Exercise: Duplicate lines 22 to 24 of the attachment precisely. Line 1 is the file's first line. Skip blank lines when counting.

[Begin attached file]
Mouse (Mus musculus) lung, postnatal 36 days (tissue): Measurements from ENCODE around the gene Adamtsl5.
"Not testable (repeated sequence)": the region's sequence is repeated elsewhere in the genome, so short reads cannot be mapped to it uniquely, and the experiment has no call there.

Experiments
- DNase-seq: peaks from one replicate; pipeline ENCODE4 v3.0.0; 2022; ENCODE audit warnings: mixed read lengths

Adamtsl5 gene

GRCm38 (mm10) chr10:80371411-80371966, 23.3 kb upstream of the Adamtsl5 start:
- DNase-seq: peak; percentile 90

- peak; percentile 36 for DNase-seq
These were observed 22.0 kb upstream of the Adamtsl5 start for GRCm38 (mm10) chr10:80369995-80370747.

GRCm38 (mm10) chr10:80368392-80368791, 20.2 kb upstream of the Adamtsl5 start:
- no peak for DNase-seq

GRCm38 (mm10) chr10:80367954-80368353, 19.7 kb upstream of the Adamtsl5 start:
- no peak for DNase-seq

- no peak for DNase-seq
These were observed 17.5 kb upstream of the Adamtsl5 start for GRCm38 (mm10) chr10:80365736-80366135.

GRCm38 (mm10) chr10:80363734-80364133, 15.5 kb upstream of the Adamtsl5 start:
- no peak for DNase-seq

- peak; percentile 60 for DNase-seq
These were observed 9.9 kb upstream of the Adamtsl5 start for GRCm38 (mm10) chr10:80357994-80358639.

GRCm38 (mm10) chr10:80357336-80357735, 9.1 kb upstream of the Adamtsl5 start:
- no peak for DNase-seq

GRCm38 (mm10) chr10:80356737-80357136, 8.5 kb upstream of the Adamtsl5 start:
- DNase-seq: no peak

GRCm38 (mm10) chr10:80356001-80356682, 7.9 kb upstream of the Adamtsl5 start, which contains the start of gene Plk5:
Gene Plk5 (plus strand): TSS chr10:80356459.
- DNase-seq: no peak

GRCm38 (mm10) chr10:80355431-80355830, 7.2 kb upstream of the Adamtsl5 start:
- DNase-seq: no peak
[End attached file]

GRCm38 (mm10) chr10:80356737-80357136, 8.5 kb upstream of the Adamtsl5 start:
- DNase-seq: no peak

GRCm38 (mm10) chr10:80356001-80356682, 7.9 kb upstream of the Adamtsl5 start, which contains the start of gene Plk5: